An easy French affair, right?
Rosie the 504 – still in the garage
It's late, well after 10 PM, bugs are humming around the neon tubes in the garage. I'm sitting wearily on the stool, working all day has sapped all my energy. I'll just pump up the tyres and drive home, straight to my bed. I can just reach the valve of the front tyre from the stool, and grab the hose of the compressor. I pull on it but damn, it won't come loose, it's stuck under the boom of the engine crane which is sitting around on the garage floor. I reach out with my left hand to free it. Thud, the heavy piece of iron falls on my thumb. Ouch!
I'm crawling back on to the stool to examine my finger. It moves. I take a deep breath, maybe frown a bit, and as if I had called him, Lucifer appears next to the Peugeot. His sulphurous smell is coming through the garage's greasy odour, his face is black as if he had been grinding coal-bricks for two days in a row. He's as small as a hundred-year-old dwarf, his head is at the same height as the roofline of the 504. He releases a bit of white smoke through his ears, knocks once on the floor with his rusty three-pronged fork, and says with a mean look: “Told ya!” Then he disappears.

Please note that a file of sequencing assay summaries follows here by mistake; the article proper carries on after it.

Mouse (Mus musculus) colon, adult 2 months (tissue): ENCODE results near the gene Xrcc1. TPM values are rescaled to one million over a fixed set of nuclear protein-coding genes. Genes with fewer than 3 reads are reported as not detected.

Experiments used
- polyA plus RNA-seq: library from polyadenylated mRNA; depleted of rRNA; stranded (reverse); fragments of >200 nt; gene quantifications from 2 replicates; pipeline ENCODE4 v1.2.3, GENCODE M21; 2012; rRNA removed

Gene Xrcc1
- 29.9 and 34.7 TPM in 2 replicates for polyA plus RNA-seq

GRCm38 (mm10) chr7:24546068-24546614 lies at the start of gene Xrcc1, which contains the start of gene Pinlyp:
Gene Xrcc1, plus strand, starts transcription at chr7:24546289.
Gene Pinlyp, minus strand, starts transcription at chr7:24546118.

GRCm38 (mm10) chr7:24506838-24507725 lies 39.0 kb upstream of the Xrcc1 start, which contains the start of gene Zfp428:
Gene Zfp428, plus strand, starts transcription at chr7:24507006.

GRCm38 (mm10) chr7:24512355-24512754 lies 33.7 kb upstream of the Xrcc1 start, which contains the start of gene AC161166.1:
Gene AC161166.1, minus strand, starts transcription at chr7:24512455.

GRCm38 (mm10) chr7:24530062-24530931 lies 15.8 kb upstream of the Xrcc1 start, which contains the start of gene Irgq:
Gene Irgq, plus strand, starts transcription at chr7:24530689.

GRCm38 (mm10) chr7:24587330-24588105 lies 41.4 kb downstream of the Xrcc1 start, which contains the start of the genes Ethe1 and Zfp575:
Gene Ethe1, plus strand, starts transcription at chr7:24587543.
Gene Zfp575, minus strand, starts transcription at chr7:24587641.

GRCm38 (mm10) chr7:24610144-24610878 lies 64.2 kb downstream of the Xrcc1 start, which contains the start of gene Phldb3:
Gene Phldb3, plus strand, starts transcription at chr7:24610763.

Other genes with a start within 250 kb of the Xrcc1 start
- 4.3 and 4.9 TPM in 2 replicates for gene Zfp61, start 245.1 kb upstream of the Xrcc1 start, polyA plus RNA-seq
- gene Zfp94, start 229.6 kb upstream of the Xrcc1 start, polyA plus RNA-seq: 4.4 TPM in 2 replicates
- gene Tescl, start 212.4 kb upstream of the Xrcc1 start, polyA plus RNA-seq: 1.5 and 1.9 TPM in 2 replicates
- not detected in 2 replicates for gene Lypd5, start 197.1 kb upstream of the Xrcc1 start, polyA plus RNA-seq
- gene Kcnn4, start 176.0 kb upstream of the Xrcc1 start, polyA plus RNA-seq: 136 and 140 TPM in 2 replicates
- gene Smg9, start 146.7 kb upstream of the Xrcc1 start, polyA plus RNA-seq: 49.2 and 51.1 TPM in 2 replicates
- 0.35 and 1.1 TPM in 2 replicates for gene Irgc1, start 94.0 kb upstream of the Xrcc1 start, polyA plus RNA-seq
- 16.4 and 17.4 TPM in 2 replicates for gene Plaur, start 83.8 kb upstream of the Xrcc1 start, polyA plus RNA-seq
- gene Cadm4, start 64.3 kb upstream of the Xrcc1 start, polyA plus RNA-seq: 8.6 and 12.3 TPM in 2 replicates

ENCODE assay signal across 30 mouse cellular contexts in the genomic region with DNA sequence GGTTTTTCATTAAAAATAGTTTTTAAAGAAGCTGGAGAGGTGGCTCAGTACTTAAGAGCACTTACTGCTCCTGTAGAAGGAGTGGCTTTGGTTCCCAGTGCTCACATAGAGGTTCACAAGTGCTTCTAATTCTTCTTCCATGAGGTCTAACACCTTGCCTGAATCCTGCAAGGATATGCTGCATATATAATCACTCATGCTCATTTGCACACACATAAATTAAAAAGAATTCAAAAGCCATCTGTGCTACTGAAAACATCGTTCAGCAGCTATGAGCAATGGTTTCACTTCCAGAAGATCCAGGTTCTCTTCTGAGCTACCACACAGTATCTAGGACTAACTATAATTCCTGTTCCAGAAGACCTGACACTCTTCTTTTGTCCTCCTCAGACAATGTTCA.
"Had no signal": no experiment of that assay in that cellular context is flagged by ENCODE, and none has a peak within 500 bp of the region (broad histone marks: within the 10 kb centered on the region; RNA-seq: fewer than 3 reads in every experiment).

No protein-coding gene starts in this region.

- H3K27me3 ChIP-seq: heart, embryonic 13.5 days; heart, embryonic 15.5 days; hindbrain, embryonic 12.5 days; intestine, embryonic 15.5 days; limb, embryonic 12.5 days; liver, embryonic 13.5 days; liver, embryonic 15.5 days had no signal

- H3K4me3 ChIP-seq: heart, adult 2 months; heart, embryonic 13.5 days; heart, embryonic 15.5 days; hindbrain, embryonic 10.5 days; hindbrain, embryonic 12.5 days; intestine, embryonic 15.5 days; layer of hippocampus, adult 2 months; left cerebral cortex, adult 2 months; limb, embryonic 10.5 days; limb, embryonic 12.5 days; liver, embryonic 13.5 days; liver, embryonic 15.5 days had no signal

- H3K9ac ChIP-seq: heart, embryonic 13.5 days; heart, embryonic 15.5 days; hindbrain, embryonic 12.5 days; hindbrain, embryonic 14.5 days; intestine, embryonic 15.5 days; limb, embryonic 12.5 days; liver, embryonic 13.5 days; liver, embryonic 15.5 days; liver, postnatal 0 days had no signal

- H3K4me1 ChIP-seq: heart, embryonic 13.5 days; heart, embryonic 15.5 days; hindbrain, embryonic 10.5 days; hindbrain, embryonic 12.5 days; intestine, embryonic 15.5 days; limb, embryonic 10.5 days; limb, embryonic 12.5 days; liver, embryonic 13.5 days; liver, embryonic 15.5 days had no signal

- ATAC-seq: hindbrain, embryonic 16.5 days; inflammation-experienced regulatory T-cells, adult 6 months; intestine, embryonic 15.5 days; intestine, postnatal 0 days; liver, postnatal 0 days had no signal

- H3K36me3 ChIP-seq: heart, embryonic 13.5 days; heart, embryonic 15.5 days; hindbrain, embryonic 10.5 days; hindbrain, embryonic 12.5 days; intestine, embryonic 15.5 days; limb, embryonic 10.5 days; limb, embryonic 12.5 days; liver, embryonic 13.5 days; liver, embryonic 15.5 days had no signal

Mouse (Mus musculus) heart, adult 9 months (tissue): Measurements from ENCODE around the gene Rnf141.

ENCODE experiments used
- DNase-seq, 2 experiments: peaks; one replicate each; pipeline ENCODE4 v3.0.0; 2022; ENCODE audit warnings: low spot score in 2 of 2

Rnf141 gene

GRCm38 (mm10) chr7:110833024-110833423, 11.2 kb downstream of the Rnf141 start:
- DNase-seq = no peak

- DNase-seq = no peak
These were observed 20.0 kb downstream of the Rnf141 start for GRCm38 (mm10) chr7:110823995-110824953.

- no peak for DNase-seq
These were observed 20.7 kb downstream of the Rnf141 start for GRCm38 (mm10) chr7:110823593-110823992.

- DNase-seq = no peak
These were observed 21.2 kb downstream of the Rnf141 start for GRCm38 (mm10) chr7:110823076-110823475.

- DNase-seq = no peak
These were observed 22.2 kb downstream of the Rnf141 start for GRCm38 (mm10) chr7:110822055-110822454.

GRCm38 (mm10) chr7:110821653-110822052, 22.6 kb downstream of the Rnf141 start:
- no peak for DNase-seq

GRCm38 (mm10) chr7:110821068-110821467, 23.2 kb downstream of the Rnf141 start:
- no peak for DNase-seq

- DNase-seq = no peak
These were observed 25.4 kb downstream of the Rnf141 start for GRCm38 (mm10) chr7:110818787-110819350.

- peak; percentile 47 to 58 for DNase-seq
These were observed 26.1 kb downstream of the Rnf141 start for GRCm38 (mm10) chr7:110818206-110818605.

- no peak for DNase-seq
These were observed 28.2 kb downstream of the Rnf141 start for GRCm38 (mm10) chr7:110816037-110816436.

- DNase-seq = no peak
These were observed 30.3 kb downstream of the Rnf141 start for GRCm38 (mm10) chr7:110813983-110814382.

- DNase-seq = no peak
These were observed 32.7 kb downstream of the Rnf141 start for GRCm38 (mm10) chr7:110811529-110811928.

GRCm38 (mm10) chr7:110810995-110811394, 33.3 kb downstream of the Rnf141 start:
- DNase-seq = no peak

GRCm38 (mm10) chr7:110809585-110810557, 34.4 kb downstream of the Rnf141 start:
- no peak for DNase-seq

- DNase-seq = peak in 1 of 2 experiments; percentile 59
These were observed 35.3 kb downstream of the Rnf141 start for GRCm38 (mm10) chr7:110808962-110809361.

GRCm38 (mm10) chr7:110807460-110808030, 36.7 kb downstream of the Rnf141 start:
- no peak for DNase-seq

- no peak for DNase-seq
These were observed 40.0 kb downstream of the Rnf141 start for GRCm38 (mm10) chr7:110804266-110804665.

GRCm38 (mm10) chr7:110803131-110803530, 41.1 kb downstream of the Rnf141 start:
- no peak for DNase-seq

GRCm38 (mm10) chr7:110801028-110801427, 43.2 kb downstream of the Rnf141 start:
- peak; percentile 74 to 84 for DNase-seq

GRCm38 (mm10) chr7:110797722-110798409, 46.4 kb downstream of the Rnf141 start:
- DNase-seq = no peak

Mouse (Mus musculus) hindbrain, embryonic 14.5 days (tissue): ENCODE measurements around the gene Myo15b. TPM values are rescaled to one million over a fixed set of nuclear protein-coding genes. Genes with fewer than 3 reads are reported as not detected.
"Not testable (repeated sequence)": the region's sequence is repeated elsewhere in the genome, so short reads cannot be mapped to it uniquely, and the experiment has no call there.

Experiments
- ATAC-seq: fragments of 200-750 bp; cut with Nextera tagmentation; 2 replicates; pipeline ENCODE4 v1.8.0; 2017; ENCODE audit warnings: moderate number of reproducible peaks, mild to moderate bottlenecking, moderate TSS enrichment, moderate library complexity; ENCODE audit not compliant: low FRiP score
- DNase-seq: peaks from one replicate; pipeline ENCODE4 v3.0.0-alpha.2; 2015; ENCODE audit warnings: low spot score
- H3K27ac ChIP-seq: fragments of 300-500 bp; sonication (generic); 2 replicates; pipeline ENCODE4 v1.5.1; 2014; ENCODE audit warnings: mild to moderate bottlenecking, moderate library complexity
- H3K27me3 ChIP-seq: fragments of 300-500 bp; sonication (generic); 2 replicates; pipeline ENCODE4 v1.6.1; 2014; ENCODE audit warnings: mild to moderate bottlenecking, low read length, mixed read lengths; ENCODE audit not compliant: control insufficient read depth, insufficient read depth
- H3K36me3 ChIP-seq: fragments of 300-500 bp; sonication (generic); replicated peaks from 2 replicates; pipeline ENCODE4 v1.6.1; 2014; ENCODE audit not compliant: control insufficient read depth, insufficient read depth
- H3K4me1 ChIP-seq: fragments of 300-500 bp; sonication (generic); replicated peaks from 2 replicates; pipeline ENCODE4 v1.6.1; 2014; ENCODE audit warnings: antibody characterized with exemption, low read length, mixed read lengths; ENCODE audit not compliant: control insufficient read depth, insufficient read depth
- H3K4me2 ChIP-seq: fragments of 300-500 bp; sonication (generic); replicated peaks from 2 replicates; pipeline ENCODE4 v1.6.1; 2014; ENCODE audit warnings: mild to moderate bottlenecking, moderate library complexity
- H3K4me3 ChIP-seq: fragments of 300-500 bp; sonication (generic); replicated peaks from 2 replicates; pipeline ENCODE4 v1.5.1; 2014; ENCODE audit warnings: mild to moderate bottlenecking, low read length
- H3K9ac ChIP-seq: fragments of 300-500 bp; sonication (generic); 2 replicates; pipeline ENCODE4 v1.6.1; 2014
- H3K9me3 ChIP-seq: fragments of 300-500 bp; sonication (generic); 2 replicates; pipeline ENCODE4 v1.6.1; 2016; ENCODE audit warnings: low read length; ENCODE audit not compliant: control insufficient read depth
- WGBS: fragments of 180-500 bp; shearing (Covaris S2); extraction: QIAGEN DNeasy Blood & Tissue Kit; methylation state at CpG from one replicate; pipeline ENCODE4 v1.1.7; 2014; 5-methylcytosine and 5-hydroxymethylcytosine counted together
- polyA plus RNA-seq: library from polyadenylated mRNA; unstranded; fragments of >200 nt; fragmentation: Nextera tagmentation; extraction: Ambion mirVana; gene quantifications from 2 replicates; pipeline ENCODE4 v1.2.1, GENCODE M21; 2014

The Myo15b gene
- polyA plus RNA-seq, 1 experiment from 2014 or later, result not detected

It's time to think over how I got on here with Rosie. Now, I happen not to be in a rush, while my finger is pulsating and swelling.
Let's see: problems with the injection pump, a bit of oil dripping, a faulty alternator, a broken ignition switch and a wobbly suspension. The to-do-list for Rosie wasn't too long when I bought her, nevertheless it's been months since I started repairing her, and last time I reported on the progress it seemed as if we were close to the end. And only now she is creeping back on the streets, frightening the passers-by like Frankenstein, while I couldn't say she's finished by any means. But I have good excuses, as always.
Even though buying my 504 started off as an inevitable, fatal, self-destructive process, with good humour I could have called it an interim project. While my BMW 1602 was spending some time in the body shop, my vacant garage was yawning, waiting for fresh rust. I couldn't spend all my time looking for Bimmer parts, I just needed some grease under my fingernails. An easy affair as with Rosie should do it.
Okay, when I bought her, the experienced eye could already tell it was more than a weekend's job. But nobody expected me to spend months to get her running. I guess she was upset, because I left her standing around for a while when I bought a Fiesta XR2. That must be the reason why our relationship started off a bit bumpy.
Take the alternator, for example. I can put together such a primitive thing in half an hour while watching TV. In fact, I didn't want to put it on the to-do-list, because it takes longer to write down the ten letters than to solve the problem. I even had a spare one, although a different type, but it shouldn't be a complicated task to repair one of them. So, in the end it turned out that the diodes were burnt out in each one, and new ones would have cost just too much for this project.